Unfortunately, the top gene C11ORF88 that is associated with MXI1 in terms of GE is an open read frame. This gene has much stronger association with MXI1 than any other genes, but humans know nothing about it!
I hope this blog could generate some new research direction for prostate cancer, especially its mechanism of progression and metastasis.

Zodiac (Case 9): Zodiac Shows Potential Utility in AutoImmune Deficiency

This is the 9th-article of a blog series aiming to introduce Zodiac, a comprehensive tool that reveals genetic interactions in cancer by big-data computation. An introduction of Zodiac is in the 1st article here.

This piece will be a short one since I am stepping out of my main domain, cancer. In this piece, I will briefly talk about a recent negative trial for treating systemic lupus erythematosus (SLE), also known as Lupus. It is an autoimmune disease currently with no cure. UCB, a Belgium-based biopharmaceutical company announced a devastating statement that its phase III trials (EMBODY 1&2) failed to meet its primary endpoint. The candidate drug is a monoclonal antibody called epratuzumab, which targets CD22 in the mature B-cell, a biomarker with elevated expression in Lupus patients.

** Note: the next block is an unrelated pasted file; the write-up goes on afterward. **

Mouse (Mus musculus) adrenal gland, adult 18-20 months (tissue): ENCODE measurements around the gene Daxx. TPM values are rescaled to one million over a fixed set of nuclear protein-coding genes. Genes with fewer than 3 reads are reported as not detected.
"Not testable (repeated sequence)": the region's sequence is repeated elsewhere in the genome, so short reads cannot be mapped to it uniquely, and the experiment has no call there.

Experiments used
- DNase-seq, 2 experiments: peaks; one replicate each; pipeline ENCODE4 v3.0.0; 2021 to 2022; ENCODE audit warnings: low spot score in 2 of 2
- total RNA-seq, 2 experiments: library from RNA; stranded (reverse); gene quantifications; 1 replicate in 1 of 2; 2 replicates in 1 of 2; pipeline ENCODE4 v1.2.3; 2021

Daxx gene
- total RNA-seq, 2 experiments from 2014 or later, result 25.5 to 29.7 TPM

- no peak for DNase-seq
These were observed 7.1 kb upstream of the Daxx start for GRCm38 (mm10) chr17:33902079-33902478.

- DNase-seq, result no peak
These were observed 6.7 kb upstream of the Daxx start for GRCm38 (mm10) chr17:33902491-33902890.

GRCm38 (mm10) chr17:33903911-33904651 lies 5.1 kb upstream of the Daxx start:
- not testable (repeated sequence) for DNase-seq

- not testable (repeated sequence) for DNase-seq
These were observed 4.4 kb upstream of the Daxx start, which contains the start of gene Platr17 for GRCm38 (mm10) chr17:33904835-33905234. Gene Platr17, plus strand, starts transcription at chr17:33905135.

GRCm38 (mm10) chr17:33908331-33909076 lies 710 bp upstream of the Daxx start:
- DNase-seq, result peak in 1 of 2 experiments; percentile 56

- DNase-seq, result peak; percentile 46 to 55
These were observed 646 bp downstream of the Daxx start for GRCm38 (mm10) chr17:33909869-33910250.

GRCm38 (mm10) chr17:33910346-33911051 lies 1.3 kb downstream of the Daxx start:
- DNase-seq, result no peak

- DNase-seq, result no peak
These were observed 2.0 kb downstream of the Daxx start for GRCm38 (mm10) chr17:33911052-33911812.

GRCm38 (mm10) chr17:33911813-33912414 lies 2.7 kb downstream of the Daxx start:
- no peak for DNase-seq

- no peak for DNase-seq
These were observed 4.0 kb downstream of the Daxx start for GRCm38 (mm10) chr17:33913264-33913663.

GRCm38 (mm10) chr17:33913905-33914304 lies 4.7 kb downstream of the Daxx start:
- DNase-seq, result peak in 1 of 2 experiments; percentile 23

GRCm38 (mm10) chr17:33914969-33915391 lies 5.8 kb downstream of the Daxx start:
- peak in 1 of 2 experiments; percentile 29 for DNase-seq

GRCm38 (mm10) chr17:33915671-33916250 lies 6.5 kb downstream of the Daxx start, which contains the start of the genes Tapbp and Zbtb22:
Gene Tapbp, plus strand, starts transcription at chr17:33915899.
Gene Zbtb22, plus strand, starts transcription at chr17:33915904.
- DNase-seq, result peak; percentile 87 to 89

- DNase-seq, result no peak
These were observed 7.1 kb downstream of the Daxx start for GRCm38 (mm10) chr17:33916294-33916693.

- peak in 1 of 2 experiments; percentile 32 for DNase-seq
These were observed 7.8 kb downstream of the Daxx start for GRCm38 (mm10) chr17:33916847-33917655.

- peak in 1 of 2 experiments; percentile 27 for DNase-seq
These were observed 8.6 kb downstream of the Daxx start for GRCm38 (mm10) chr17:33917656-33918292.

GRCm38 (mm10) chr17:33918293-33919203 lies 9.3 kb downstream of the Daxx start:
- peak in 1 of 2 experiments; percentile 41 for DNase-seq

I searched CD22 in Zodiac and found that the top 5 genes might shed new light about the CD22 mechanism. The majority of these genes are related neuro-disorders. It is interesting that Zodiac, a primary database for cancer, links genes in neuro-disorders.

SYN2 This gene is a member of the synapsin gene family. Synapsins encode neuronal phosphoproteins which associate with the cytoplasmic surface of synaptic vesicles. Family members are characterized by common protein domains, and they are implicated in synaptogenesis and the modulation of neurotransmitter release, suggesting a potential role in several neuropsychiatric diseases. This member of the synapsin family encodes a neuron-specific phosphoprotein that selectively binds to small synaptic vesicles in the presynaptic nerve terminal. Polymorphisms in this gene are associated with abnormal presynaptic function and related neuronal disorders, including autism, epilepsy, bipolar disorder and schizophrenia.

KCNH4 Voltage-gated potassium (Kv) channels represent the most complex class of voltage-gated ion channels from both functional and structural standpoints. Their diverse functions include regulating neurotransmitter release, heart rate, insulin secretion, neuronal excitability, epithelial electrolyte transport, smooth muscle contraction, and cell volume. This gene encodes a member of the potassium channel, voltage-gated, subfamily H. This member is a pore-forming (alpha) subunit. The gene is brain-specific, and located in the neocortex and the striatum. It may be involved in cellular excitability of restricted neurons in the central nervous system.